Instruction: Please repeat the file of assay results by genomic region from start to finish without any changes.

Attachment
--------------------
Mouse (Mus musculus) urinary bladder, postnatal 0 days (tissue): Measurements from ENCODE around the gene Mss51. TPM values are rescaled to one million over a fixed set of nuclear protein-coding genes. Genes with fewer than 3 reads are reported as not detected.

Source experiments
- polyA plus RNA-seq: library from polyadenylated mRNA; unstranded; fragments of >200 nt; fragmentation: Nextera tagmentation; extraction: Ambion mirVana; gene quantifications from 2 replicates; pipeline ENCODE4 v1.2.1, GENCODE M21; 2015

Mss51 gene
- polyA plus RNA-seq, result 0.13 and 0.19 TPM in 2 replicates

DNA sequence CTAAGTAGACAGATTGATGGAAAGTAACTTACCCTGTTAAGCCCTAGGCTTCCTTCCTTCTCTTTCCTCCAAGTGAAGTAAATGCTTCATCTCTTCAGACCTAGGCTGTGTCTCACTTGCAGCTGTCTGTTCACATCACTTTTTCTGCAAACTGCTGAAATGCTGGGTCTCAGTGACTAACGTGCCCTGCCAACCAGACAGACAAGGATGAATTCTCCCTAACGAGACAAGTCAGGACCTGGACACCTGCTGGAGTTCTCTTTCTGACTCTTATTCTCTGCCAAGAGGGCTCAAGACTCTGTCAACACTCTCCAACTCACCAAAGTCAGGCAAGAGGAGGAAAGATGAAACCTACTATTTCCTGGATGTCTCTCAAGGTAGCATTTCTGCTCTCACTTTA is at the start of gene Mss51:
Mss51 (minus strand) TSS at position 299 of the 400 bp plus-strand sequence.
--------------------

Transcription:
Mouse (Mus musculus) urinary bladder, postnatal 0 days (tissue): Measurements from ENCODE around the gene Mss51. TPM values are rescaled to one million over a fixed set of nuclear protein-coding genes. Genes with fewer than 3 reads are reported as not detected.

Source experiments
- polyA plus RNA-seq: library from polyadenylated mRNA; unstranded; fragments of >200 nt; fragmentation: Nextera tagmentation; extraction: Ambion mirVana; gene quantifications from 2 replicates; pipeline ENCODE4 v1.2.1, GENCODE M21; 2015

Mss51 gene
- polyA plus RNA-seq, result 0.13 and 0.19 TPM in 2 replicates

DNA sequence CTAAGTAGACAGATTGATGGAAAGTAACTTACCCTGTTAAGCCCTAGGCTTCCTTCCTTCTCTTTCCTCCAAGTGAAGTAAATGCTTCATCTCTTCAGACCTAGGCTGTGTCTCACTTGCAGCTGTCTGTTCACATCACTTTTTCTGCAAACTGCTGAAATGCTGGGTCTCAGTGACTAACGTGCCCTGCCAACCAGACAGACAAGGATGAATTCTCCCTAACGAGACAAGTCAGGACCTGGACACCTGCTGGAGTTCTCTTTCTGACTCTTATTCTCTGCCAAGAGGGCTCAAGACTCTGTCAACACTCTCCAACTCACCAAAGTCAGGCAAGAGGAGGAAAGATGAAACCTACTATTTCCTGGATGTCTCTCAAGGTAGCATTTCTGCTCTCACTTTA is at the start of gene Mss51:
Mss51 (minus strand) TSS at position 299 of the 400 bp plus-strand sequence.